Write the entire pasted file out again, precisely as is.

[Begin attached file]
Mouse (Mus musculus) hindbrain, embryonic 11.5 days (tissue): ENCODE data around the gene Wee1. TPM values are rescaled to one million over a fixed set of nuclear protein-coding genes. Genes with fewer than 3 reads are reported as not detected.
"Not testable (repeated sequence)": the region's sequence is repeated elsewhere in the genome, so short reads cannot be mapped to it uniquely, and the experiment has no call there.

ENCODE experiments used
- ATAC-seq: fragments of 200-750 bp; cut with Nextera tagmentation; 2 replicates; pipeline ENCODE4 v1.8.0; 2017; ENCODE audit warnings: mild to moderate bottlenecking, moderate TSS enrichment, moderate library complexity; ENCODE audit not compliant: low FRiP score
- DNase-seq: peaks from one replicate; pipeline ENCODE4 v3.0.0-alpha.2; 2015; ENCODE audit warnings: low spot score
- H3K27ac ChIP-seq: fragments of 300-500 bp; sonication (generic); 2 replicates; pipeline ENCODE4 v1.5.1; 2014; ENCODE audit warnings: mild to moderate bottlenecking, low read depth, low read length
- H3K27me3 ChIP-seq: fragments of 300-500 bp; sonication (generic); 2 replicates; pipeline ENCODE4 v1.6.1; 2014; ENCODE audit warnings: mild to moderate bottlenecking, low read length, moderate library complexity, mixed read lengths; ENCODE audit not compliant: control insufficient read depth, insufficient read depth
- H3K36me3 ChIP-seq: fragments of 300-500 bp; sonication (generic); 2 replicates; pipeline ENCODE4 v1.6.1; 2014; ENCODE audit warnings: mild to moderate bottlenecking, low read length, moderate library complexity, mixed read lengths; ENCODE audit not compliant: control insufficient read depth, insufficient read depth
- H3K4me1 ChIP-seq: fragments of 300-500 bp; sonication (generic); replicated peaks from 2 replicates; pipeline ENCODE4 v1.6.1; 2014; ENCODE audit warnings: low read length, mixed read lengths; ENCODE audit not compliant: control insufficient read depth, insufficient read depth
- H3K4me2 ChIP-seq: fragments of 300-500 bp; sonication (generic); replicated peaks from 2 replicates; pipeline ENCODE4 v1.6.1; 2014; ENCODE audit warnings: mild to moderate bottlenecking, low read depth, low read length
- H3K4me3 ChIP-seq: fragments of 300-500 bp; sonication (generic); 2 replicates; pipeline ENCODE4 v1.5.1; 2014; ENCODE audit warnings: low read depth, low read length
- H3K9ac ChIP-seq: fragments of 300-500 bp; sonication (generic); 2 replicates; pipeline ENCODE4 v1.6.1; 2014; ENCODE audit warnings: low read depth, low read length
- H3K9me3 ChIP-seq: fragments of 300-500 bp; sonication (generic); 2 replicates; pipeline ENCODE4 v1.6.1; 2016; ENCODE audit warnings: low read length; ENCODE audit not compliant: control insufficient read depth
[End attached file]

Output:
Mouse (Mus musculus) hindbrain, embryonic 11.5 days (tissue): ENCODE data around the gene Wee1. TPM values are rescaled to one million over a fixed set of nuclear protein-coding genes. Genes with fewer than 3 reads are reported as not detected.
"Not testable (repeated sequence)": the region's sequence is repeated elsewhere in the genome, so short reads cannot be mapped to it uniquely, and the experiment has no call there.

ENCODE experiments used
- ATAC-seq: fragments of 200-750 bp; cut with Nextera tagmentation; 2 replicates; pipeline ENCODE4 v1.8.0; 2017; ENCODE audit warnings: mild to moderate bottlenecking, moderate TSS enrichment, moderate library complexity; ENCODE audit not compliant: low FRiP score
- DNase-seq: peaks from one replicate; pipeline ENCODE4 v3.0.0-alpha.2; 2015; ENCODE audit warnings: low spot score
- H3K27ac ChIP-seq: fragments of 300-500 bp; sonication (generic); 2 replicates; pipeline ENCODE4 v1.5.1; 2014; ENCODE audit warnings: mild to moderate bottlenecking, low read depth, low read length
- H3K27me3 ChIP-seq: fragments of 300-500 bp; sonication (generic); 2 replicates; pipeline ENCODE4 v1.6.1; 2014; ENCODE audit warnings: mild to moderate bottlenecking, low read length, moderate library complexity, mixed read lengths; ENCODE audit not compliant: control insufficient read depth, insufficient read depth
- H3K36me3 ChIP-seq: fragments of 300-500 bp; sonication (generic); 2 replicates; pipeline ENCODE4 v1.6.1; 2014; ENCODE audit warnings: mild to moderate bottlenecking, low read length, moderate library complexity, mixed read lengths; ENCODE audit not compliant: control insufficient read depth, insufficient read depth
- H3K4me1 ChIP-seq: fragments of 300-500 bp; sonication (generic); replicated peaks from 2 replicates; pipeline ENCODE4 v1.6.1; 2014; ENCODE audit warnings: low read length, mixed read lengths; ENCODE audit not compliant: control insufficient read depth, insufficient read depth
- H3K4me2 ChIP-seq: fragments of 300-500 bp; sonication (generic); replicated peaks from 2 replicates; pipeline ENCODE4 v1.6.1; 2014; ENCODE audit warnings: mild to moderate bottlenecking, low read depth, low read length
- H3K4me3 ChIP-seq: fragments of 300-500 bp; sonication (generic); 2 replicates; pipeline ENCODE4 v1.5.1; 2014; ENCODE audit warnings: low read depth, low read length
- H3K9ac ChIP-seq: fragments of 300-500 bp; sonication (generic); 2 replicates; pipeline ENCODE4 v1.6.1; 2014; ENCODE audit warnings: low read depth, low read length
- H3K9me3 ChIP-seq: fragments of 300-500 bp; sonication (generic); 2 replicates; pipeline ENCODE4 v1.6.1; 2016; ENCODE audit warnings: low read length; ENCODE audit not compliant: control insufficient read depth